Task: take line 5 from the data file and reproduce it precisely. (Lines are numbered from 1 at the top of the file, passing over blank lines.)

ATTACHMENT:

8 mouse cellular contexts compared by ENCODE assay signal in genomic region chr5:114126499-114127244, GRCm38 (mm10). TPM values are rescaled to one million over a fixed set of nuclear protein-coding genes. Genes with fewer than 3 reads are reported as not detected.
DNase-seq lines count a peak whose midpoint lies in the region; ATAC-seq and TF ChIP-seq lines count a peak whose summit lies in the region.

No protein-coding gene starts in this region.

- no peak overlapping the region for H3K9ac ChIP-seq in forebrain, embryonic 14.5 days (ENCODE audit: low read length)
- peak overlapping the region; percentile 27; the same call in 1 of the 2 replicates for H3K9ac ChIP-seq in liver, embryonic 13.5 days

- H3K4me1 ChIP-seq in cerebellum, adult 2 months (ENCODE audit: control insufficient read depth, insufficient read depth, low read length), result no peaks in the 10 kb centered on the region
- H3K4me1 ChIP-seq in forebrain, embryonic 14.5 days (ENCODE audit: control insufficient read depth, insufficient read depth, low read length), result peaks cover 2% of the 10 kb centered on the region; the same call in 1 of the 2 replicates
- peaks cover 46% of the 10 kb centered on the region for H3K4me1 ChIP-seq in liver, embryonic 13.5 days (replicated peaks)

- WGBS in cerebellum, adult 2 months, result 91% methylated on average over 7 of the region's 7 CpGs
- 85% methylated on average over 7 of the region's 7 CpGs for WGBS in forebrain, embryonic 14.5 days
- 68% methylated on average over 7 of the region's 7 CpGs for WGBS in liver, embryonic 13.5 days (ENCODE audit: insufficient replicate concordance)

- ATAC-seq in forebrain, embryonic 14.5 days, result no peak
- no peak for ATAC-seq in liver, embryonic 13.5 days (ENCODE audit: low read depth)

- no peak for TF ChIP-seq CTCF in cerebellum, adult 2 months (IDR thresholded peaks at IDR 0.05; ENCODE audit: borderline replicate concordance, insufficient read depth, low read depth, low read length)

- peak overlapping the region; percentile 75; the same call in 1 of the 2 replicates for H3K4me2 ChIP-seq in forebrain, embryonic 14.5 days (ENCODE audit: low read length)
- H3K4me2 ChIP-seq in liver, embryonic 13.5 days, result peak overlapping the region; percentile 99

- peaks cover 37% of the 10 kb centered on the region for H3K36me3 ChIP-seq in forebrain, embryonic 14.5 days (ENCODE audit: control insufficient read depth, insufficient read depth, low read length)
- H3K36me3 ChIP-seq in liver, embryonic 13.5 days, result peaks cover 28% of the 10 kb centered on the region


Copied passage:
- peak overlapping the region; percentile 27; the same call in 1 of the 2 replicates for H3K9ac ChIP-seq in liver, embryonic 13.5 days